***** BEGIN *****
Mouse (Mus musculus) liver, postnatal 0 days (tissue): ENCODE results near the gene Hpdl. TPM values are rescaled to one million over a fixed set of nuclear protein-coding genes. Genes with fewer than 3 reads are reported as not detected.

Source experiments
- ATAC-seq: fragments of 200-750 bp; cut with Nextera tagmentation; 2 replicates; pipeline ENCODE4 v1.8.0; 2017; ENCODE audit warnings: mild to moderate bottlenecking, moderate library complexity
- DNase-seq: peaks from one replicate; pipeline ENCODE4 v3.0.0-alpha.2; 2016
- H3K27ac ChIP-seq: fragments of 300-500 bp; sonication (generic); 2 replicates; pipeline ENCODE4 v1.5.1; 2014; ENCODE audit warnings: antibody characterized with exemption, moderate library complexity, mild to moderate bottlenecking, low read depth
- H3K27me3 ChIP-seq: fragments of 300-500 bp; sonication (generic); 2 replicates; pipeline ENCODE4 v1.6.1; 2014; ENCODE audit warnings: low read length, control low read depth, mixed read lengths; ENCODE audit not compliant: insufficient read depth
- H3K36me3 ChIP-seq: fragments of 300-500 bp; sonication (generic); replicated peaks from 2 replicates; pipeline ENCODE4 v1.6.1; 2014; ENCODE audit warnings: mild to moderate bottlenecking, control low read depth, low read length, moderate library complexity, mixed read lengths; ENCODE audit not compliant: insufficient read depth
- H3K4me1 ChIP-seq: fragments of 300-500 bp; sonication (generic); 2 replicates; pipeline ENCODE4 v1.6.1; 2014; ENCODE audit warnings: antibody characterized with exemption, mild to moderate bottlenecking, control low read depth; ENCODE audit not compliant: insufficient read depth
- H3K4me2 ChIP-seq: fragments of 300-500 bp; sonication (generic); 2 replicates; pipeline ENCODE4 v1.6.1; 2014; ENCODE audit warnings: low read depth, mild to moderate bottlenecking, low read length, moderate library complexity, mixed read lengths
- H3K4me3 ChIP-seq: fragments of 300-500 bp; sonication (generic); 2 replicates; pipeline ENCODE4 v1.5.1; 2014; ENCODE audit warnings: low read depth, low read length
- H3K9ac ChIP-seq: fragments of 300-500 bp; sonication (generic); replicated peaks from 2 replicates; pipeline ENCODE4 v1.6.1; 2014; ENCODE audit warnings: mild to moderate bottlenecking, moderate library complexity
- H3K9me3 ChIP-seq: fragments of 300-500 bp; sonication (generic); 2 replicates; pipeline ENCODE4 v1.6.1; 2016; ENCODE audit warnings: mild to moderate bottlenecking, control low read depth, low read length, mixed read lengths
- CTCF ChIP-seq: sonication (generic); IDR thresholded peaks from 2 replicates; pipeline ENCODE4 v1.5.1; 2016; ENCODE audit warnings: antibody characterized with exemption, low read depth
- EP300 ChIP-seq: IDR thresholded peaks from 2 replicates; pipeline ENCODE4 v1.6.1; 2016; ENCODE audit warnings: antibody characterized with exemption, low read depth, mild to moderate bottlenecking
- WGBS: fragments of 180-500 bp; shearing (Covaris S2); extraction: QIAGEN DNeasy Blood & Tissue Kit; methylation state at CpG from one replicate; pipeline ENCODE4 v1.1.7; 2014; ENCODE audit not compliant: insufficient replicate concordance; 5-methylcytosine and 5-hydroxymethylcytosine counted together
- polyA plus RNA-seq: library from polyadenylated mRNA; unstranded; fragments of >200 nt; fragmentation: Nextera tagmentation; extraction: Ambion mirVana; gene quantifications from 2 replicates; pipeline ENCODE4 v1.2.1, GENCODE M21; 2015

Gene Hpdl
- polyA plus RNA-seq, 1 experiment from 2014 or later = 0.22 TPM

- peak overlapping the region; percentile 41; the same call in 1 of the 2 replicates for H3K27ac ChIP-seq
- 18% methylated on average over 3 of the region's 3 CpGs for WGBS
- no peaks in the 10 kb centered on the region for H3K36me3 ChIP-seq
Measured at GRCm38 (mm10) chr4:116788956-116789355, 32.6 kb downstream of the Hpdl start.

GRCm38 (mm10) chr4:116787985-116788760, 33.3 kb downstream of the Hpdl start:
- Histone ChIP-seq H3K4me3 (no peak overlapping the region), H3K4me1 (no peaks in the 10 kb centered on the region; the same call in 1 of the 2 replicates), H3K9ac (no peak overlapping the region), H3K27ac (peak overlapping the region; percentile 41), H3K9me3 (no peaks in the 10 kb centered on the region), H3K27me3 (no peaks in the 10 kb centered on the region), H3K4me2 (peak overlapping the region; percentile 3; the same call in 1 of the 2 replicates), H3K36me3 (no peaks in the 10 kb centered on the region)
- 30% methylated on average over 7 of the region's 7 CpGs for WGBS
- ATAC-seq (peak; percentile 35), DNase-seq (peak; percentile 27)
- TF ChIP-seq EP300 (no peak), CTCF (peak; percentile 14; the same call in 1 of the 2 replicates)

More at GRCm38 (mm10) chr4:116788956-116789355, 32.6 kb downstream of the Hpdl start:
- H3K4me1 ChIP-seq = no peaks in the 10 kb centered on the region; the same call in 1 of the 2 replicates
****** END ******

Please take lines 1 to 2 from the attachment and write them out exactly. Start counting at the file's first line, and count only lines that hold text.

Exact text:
Mouse (Mus musculus) liver, postnatal 0 days (tissue): ENCODE results near the gene Hpdl. TPM values are rescaled to one million over a fixed set of nuclear protein-coding genes. Genes with fewer than 3 reads are reported as not detected.

Source experiments